As mentioned in a previous post I left Liberia carrying some calabash. These versatile bowls are made from large fruit that hang from trees. When split and dried out they make the perfect cooking bowls. They withstand heat as well as cold and as one of my drivers mentioned the perfect instrument in which to prepare rice. Dirt is easily captured by the graining interior of the bowl and you are able to extract clean rice for cooking. At the end of the day these bowls are exceptionally versatile, very useful and, to me personally, simply beautiful.

What I came to find out during my long journey home is that I am clearly not alone in my respect for the calabash. It was amazing to see how many people along the way ended up engaging with me simply because of the bowls I carried at my hip. From Africans to South Americans to Asians, people constantly stopped me and asked me what became a predictable series of questions. First, where did I get them. Second, did I know how to use them and third, why did I keep them. After explaining my humble attempt at an answer to each of their questions, they all told me a detailed story about how they used to use a calabash in their home country. I’ve never in all my travels held such a universal instrument that managed to provoke so many fond memories but I was very glad I was holding them when they started their tales.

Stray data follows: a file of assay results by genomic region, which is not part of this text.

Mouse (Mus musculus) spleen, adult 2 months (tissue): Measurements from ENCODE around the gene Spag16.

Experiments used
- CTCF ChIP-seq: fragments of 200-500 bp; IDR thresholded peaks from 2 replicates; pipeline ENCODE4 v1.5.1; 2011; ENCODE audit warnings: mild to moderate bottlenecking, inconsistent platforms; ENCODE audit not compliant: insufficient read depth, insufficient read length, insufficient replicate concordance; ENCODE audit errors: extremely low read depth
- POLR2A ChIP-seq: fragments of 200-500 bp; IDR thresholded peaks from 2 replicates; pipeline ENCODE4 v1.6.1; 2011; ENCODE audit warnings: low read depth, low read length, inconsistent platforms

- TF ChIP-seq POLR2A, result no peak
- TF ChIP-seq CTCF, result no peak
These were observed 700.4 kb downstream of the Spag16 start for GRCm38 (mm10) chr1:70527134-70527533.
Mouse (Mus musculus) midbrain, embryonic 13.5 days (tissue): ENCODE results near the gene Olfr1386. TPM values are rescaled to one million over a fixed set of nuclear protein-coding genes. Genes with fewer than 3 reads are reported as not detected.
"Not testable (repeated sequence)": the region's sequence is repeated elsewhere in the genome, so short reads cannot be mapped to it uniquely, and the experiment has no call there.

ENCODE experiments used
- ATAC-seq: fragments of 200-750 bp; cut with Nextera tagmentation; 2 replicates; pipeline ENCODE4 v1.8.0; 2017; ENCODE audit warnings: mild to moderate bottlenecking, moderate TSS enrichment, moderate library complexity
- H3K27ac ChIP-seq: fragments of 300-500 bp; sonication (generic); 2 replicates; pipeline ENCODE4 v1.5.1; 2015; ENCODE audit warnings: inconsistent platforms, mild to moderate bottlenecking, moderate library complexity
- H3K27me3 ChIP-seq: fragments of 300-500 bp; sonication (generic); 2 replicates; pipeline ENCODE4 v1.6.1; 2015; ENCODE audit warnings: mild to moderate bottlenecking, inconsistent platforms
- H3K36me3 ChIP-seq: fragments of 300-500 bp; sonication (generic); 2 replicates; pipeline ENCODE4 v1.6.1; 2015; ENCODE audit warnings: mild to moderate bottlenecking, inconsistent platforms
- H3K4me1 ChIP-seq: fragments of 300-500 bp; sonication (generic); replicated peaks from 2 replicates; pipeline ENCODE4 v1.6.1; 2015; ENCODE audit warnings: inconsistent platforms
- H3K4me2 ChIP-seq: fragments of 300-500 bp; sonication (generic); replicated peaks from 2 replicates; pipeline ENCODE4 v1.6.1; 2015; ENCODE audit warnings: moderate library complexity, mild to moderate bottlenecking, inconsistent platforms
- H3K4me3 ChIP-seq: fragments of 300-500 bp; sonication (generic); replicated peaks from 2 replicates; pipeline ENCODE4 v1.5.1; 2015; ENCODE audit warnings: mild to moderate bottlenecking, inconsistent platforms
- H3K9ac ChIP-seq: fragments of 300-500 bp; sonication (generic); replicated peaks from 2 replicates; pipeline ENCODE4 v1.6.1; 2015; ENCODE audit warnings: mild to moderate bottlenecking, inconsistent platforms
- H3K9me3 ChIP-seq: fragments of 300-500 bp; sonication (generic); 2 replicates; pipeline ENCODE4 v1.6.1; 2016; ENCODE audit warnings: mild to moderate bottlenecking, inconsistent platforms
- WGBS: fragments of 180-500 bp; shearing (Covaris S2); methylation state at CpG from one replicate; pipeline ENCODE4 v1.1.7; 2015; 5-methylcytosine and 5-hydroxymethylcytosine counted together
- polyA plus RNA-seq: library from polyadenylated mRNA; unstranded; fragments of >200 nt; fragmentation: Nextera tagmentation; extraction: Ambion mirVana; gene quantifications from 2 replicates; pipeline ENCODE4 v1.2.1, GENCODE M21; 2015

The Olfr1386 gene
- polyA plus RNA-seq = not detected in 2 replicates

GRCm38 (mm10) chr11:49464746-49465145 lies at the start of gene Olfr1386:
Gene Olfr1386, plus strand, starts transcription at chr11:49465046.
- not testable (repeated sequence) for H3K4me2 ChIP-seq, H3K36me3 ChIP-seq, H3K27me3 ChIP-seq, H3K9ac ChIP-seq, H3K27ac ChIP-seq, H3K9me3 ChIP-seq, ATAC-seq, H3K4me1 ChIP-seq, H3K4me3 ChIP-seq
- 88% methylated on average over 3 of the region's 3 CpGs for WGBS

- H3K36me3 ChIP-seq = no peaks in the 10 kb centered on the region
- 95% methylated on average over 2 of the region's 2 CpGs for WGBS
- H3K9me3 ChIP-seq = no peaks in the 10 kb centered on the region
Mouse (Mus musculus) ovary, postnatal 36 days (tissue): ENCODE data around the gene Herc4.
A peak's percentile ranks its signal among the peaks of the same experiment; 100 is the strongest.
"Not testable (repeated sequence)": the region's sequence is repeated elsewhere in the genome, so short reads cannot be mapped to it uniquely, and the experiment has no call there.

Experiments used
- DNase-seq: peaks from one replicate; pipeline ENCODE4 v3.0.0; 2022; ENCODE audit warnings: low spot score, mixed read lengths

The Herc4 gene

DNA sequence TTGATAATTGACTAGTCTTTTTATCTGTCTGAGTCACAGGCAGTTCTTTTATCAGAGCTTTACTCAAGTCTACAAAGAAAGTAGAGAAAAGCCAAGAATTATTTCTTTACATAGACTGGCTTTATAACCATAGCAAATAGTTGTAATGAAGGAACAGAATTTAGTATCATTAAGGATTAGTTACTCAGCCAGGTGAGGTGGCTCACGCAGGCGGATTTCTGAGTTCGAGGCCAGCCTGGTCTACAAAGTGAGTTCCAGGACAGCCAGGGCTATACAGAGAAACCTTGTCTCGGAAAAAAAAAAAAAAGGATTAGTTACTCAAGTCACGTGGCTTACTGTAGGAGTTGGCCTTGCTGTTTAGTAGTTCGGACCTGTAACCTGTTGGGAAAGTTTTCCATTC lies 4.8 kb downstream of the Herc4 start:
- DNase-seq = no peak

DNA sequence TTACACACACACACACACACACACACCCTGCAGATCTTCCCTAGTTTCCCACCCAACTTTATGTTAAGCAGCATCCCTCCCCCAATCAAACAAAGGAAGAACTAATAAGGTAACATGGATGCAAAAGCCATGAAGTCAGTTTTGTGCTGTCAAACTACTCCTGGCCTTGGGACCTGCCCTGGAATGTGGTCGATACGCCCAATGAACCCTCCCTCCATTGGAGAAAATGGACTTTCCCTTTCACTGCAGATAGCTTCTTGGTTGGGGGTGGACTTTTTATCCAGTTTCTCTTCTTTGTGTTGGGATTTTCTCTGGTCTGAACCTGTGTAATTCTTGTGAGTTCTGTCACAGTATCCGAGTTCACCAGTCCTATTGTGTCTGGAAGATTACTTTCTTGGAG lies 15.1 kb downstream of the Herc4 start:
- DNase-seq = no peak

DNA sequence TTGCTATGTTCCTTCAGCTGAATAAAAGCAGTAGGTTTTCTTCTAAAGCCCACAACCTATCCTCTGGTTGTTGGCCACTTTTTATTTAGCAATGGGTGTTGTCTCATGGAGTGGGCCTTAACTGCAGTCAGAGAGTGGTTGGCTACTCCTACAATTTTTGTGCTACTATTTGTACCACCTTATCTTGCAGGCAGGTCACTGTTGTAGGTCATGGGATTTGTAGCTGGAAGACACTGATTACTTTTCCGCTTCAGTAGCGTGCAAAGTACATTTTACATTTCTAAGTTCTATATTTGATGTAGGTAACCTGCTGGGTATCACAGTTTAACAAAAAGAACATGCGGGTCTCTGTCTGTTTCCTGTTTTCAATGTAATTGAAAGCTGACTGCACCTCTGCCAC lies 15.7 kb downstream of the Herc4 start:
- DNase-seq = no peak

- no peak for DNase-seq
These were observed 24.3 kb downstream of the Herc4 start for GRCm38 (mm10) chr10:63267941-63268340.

If food is a staple of life, then the instrument we use to make food is the key to survival and having in my possession one of the few universal keys to living made me feel connected to all of humanity the exact same moment I felt so tragically disconnected form a few specials ones that I had recently left behind.

Thank you dear calabashes - I look forward to showing you your new home.

Monday, March 31, 2008

a psychologist who tries to write

Gwen/Gomah/Garmai’s Departure…

Goodbyes make me feel old. Yet, as expected, whenever I feel something in Africa something else happens to directly contradict what I’m feeling. This time it was the rain. When I say rain I don’t mean light rain fall on a cloudy day afternoon. I mean serious fence breaking, window shaking rain. The good thing about rain is that I know I am not older than rain. It’s been falling for years and after I go it will keep on falling.